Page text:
Latest update on climate finance

The International Institute for Sustainable Development (IISD) provides the January update on global developments in climate finance.


January 2016 Climate Finance Update

During the month of January, the Asian Development Bank (ADB), the African Development Bank (AfDB), the European Bank for Reconstruction and Development (EBRD), the European Investment Bank (EIB), the Inter-American Development Bank (IDB), the World Bank and the Adaptation Fund, among others, reported on new funding approvals and other climate finance news. Multilateral Development Banks (MDBs), climate funds and the UN Environment Programme (UNEP) launched publications on, inter alia, blended climate finance, climate co-finance tracking and climate risk management.

On funding news, ADB and Papua New Guinea (PNG) signed a US$24.3 million grant agreement aimed at supporting climate resilience in PNG though the integration of climate risk and resilience planning into development policies in vulnerable communities.

The Climate Investment Funds (CIF) Pilot Program for Climate Resilience (PPCR) approved a US$1.5 million preparation grant that will help Uganda develop a national Strategic Program for Climate Resilience. Once developed, AfDB will serve as the lead implementation agency for the Program.

Also in Uganda, a €5.25 million grant from the Nordic Development Fund (NDF), for the second phase of the Farm Income Enhancement and Forest Conservation Project, will support farmers’ transitions from rain-fed subsistence agriculture to more sustainable and climate-resilient agricultural models.

EBRD and PPCR provided US$2 million and US$3 million loans to two microfinance institutions in Tajikistan under a new financing facility launched in December 2015. The loans will support micro, small and medium-sized enterprises in adopting technologies and practices to reduce soil erosion and pressure on water and energy resources.

EIB approved a €120 million loan to Turkey for forest rehabilitation, afforestation and erosion control. The activities are expected to contribute to climate change mitigation and adaptation, support improved natural resource management, and generate employment and sustainable raw material supplies to wood processing industries in Turkey’s rural areas.

IDB provided a US$500,000 grant to a foundation in Trinidad and Tobago to finance two underwater sculptures to facilitate the adaptive capacity and recovery of a reef area by creating an alternative tourist destination and revenue source.

The World Bank approved a US$500 million loan (Second Disaster Risk Management Development Policy Loan with a Catastrophe-Deferred Drawdown Option) to the Philippines, aimed at strengthening investment planning and regulation to reduce disaster risks, and help manage disaster-related financial impacts.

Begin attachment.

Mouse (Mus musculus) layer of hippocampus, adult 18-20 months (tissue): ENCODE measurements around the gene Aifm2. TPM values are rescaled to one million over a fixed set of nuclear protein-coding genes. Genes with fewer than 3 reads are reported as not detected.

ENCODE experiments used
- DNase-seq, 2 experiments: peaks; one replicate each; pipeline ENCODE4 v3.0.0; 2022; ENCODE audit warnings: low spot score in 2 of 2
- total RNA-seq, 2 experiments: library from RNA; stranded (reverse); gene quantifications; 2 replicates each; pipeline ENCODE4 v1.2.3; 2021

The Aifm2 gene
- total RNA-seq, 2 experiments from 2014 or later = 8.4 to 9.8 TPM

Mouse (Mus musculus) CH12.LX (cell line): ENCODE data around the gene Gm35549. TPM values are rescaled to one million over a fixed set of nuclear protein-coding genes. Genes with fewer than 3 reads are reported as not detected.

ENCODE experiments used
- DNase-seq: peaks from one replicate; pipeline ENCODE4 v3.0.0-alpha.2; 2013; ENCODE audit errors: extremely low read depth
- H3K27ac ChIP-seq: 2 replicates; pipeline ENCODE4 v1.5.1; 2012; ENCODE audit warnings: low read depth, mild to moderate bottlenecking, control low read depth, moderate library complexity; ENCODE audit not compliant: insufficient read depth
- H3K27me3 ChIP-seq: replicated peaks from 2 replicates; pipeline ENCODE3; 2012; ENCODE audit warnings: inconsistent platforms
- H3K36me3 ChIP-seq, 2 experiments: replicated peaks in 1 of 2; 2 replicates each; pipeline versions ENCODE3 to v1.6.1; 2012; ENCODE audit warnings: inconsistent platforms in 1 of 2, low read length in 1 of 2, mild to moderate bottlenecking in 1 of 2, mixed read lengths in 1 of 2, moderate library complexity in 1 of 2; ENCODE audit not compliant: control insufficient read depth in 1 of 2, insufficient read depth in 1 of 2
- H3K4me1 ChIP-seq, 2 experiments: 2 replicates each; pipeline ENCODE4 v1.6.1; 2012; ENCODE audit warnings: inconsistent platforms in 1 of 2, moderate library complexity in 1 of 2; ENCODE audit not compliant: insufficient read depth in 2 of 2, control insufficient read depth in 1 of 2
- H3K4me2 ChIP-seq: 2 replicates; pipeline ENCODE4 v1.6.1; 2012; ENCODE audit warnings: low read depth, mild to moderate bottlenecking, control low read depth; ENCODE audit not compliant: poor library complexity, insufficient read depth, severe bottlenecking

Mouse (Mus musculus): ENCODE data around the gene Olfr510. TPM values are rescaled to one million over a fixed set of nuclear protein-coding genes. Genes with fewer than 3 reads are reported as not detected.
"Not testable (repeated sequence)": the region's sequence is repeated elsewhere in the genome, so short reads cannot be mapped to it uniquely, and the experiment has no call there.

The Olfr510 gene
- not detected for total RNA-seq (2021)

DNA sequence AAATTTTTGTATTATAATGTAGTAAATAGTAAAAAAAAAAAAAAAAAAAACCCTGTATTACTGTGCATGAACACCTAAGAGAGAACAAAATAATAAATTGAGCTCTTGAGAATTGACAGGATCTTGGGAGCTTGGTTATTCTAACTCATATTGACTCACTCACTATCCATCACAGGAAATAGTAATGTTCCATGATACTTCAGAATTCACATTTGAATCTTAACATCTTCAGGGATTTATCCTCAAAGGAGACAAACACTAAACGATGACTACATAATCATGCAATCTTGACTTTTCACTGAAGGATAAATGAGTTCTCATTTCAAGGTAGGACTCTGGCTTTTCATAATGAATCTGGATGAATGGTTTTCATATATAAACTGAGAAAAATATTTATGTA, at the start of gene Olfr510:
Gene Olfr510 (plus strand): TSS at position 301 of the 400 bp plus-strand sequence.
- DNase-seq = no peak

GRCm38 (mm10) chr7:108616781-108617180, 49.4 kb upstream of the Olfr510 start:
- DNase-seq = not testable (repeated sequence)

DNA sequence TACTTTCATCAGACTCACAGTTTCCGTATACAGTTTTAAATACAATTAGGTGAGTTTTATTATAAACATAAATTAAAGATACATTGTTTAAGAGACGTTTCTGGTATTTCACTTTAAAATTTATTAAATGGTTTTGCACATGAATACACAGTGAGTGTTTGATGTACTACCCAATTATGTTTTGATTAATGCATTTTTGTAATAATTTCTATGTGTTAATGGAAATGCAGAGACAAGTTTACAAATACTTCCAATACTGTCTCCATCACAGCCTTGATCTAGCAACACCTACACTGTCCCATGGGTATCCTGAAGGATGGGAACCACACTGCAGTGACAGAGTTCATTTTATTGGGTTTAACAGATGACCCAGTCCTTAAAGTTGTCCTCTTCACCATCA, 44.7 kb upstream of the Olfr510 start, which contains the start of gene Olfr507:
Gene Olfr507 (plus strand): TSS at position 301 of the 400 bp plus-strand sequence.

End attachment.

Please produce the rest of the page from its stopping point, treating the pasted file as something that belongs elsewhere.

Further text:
In other climate finance news, the Adaptation Fund announced it had received 23 new project proposals for review at its 27th Board meeting in March 2016. The project proposals focus on, inter alia, watershed restoration, coastal community resilience, renewable energy desalination, integrated water management, climate-smart agriculture and financial risk management for climate resilience.

The Adaptation Fund also reported on the installation of four agro-meteorological stations in Argentina aimed at supporting small farmers in subsistence agricultural systems cope with variable weather caused by climate change.

The World Bank published feature stories on, inter alia: financial incentives for towns and cities in the Philippines to invest in methane capture from municipal wastes; the Caribbean Ocean and Aquaculture Sustainability Facility (COAST), which proposes to leverage innovative insurance funding to promote the resilience of small-scale fisheries in the region; and the work of the Global Facility for Disaster Reduction and Recovery (GFDRR).

The International Fund for Agricultural Development (IFAD) reported on the Pro-Poor Value Chain Development Project in the Maputo and Limpopo Corridors. Implemented in Mozambique, the project is helping smallholder farmers develop climate-smart livelihoods.

ADB reported that, in 2015, the Bank’s financing and investments for the private sector increased by more than a third from 2014, totaling US$2.6 billion. Of these, more than 30% focused on climate change and/or renewable energy. Highlights included the first green bond in Asia, for a geothermal operator in the Philippines, and the financing of a new wind power project in Thailand.